US 3616192 A
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United States Patent Inventor James R. Sinclair Charlotte, N.C.
Appl. No. 8,750
Filed Feb. 4,1970
Patented Oct. 26, 1971 Assignee Riegel Paper Corporation New York, N.Y.
Continuation-impart of application Ser. No. 732,258, May 27, 1968, now abandoned Continuation-impart of application Ser. No. 484,809, Sept. 3, 1965, now abandoned.
DECORATIVE POLYVINYL FLUORIDE LAMINATIONS 7 Claims, No Drawings U.S.Cl 161/184, 156/277,156/330,161/6, 161/189, 161/190, 161/413, 260/835 Int. Cl 13321) 27/30, 1344f 9/02, D06n 3/12 Field ofSearch l61/3,5,6,
 References Cited UNITED STATES PATENTS 3,051,598 8/1962 Chipman et al 161/409 3,133,854 5/1964 Simms 161/189 3,228,823 1/1966 Usala et al. 161/189 3,322,605 5/1967 Frech 156/277 3,325,344 6/1967 Semancik et al 161/254 3,397,108 8/1968 l-lecht et al. 161/164 Primary Examiner-John T. Goolkasian Assistant Examiner-Geroge W. Moxon, ll AltorneyMandevi1le and Schweitzer 1 DECORATIVE POLYVINYL FLUORIDE LAMINATIONS RELATED APPLICATIONS This application is a continuation-in-part of application Ser. No. 732,258, filed May 27, 1968, entitled Postformable LaminationQ which is a continuation'in-part of application Ser. No. 484,809, filed Sept. 3, 1965, entitled Reformable Metal Lamination, both of which are now abandoned.
BACKGROUND OF THE INVENTION The invention pertains to the utilization of polyvinyl fluoride films in the formation of laminates or webs.
The very advantageous properties of polyvinyl fluoride films, .such as their excellent resistance to weathering, high degreeofiphysical toughness and chemical inertness, are well knowndflfhese properties make polyvinyl fluoride films very suitabletfor use asthe outer layer of a laminate which is to be exposed to outdoor weathering conditions. The substrate .of such a laminate can be chosen to suit the application and may include plastic webs, metals and wood. It is also well known in the artlthat because of its chemical inertness, it is quite difficult to adhere polyvinyl fluoride films to any of the aforementioned substrates.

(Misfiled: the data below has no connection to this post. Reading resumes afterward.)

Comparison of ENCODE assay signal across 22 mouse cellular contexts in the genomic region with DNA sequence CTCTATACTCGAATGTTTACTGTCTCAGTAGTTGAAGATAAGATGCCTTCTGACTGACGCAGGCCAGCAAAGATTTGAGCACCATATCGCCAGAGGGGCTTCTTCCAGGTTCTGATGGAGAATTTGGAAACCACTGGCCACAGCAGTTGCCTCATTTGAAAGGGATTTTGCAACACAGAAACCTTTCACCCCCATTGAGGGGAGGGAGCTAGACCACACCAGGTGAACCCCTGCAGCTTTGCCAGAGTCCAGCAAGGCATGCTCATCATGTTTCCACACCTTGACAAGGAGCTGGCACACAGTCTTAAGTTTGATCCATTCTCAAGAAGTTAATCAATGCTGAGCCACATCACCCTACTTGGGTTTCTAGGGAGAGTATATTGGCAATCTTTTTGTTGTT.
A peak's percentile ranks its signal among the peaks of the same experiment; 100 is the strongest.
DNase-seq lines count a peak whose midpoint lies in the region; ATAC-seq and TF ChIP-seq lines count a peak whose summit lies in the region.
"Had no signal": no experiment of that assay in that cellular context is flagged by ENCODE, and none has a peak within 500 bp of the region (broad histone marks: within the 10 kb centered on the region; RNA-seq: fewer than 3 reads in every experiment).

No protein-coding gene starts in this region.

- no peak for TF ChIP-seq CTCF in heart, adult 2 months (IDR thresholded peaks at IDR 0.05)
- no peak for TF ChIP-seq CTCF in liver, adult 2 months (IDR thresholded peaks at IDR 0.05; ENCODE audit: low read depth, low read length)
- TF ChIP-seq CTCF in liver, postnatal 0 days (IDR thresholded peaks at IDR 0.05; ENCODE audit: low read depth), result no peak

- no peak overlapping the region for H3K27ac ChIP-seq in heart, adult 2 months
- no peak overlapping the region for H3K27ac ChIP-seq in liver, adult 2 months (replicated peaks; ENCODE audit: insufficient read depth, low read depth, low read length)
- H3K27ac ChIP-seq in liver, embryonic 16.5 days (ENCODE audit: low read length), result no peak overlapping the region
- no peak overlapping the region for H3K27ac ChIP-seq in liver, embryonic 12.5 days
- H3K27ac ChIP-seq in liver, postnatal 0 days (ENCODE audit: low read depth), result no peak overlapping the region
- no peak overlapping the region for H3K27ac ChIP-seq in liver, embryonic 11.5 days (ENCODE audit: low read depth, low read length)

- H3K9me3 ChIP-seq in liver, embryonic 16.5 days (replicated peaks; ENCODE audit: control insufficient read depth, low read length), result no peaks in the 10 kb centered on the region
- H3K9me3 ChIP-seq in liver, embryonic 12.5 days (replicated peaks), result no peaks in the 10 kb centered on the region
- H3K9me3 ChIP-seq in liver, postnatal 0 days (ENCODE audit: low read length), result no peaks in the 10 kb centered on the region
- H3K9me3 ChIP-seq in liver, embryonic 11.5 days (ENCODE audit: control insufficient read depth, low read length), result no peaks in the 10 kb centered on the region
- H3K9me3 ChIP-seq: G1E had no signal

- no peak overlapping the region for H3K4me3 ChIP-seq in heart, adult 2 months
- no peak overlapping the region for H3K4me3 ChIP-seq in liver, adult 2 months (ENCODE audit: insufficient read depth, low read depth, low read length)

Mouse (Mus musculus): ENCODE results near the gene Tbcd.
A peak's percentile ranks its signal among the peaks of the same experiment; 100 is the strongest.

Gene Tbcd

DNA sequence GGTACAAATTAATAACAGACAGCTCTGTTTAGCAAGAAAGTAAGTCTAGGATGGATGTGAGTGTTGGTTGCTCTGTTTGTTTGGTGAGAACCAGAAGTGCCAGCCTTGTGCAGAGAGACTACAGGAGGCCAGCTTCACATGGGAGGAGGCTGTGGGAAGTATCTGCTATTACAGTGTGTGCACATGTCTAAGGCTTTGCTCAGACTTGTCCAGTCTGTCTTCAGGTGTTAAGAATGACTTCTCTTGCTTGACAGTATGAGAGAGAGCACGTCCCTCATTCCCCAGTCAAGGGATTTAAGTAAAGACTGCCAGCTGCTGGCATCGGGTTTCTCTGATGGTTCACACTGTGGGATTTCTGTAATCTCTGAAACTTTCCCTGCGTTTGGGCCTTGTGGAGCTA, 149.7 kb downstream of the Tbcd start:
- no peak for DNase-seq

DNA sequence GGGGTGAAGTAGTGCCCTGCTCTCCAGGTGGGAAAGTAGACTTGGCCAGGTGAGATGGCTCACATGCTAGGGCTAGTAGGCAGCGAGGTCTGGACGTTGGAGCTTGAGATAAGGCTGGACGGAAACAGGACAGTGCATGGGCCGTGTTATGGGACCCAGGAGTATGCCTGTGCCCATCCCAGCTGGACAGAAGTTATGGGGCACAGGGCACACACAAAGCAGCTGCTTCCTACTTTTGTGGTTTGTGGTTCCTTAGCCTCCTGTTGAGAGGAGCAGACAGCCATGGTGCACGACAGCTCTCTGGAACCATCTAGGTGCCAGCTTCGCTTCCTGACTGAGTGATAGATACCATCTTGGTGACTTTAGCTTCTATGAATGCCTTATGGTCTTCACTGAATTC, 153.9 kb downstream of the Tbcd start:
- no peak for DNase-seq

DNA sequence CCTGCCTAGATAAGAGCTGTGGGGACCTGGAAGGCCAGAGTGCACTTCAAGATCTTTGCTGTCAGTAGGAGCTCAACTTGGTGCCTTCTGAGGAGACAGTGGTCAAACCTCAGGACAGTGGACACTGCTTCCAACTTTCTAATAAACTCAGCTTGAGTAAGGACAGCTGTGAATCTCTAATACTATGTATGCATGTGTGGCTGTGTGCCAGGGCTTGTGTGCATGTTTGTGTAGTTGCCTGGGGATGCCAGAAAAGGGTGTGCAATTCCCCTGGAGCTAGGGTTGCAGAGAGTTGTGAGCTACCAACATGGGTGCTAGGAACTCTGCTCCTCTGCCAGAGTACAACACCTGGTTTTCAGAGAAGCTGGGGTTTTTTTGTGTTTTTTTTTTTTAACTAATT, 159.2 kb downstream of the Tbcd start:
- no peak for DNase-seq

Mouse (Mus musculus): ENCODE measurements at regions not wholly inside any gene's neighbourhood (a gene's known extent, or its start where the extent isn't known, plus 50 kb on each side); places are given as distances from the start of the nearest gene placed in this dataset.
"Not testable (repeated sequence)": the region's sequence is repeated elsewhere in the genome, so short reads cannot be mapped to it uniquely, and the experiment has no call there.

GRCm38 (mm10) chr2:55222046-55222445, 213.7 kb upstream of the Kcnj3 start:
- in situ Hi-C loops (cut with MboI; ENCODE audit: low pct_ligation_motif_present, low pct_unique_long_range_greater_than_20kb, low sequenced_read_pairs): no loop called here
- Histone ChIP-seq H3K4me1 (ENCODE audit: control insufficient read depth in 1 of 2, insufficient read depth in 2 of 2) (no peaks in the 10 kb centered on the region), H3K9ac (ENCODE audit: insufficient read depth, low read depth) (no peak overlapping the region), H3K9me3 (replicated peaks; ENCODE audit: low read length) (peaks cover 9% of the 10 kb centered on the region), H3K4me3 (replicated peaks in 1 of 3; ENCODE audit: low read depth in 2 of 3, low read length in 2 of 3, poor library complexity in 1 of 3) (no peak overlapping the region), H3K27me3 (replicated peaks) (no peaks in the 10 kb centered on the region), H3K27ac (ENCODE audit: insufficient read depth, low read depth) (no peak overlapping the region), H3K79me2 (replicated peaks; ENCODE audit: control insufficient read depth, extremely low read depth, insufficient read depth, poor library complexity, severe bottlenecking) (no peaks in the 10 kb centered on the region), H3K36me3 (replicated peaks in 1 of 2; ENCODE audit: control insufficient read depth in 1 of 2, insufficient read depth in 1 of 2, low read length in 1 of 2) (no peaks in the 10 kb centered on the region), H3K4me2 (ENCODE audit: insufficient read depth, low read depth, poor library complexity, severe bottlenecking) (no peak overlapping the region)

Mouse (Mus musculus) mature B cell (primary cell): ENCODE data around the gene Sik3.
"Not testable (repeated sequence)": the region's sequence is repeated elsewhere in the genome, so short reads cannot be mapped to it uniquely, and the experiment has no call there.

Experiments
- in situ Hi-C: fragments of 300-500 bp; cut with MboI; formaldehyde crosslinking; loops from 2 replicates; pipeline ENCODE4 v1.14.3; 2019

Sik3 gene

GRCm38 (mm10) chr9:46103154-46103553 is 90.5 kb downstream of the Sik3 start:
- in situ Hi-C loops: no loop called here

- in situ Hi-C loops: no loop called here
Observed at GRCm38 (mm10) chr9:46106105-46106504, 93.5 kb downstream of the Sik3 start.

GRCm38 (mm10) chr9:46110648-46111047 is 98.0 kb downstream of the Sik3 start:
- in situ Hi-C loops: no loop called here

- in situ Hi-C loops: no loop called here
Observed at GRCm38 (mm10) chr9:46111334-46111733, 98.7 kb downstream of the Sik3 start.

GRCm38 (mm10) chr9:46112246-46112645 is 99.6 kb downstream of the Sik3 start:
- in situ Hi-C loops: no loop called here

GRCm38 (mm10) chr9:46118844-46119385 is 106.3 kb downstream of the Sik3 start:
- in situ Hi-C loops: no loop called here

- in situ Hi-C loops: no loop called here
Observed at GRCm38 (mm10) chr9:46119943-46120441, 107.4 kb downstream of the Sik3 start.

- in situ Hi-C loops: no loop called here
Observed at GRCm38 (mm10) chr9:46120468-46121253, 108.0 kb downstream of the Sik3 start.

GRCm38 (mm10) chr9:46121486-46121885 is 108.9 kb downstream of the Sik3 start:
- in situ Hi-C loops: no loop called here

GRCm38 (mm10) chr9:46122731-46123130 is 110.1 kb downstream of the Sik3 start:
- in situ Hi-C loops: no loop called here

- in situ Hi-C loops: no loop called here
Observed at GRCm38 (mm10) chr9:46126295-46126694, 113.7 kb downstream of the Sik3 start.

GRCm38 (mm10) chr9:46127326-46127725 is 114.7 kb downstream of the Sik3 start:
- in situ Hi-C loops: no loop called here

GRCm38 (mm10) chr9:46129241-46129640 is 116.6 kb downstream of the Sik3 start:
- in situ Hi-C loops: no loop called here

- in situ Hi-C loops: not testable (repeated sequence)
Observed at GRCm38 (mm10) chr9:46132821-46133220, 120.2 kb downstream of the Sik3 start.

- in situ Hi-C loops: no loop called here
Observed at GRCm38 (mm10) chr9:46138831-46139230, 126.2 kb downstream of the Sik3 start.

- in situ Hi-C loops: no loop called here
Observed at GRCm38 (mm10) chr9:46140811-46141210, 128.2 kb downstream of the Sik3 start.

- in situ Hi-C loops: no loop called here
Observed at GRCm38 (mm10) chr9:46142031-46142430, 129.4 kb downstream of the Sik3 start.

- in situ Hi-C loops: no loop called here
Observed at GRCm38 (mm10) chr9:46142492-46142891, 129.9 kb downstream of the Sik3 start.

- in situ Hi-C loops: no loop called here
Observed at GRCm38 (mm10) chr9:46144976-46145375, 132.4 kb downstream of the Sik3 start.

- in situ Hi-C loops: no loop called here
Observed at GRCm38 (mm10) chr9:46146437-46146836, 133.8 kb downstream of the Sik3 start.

The Usala et al. U. S. Pat. No. 3,228,823 and the Simms U.S. Pat. No. 3,133,854, are disclosive of many types .of polyvinylfluoride laminates for various applications and teach specific adhesive formulations for joining polyvinyl films to substrates. These patents also teach the desirability of activating the surface of the polyvinyl fluoride film to make itmore receptiveto adhesive bonding.
SUMMARY OF THE INVENTION The present invention relates to printing ink formulations suitable for use in printing the surface of a polyvinyl fluoride film. The new printed polyvinyl fluoride films can advantageously be used as the outer layer of a decorative laminate that will be exposed to weathering such as the decorative side panels used on automobiles. Decorative automobile side panels can be made in accordance with the invention by printing a simulated woodgrain pattern onto one surface of a clear polyvinyl fluoride film and laminating the printed film to a vinyl plastic substrate by adhesively joining the printed surface of the polyvinyl fluoride film to the vinyl plastic layer. The foregoing laminate structure takes advantage of the excellent weather-resistant properties of polyvinyl fluoride film to protect the decorative design and to prevent its deterioration by weather exposure. Of course, the substrate to which the printed polyvinyl fluoride film .is laminated can be any one of those previously mentioned, and is chosenin view of a particular finalapplication.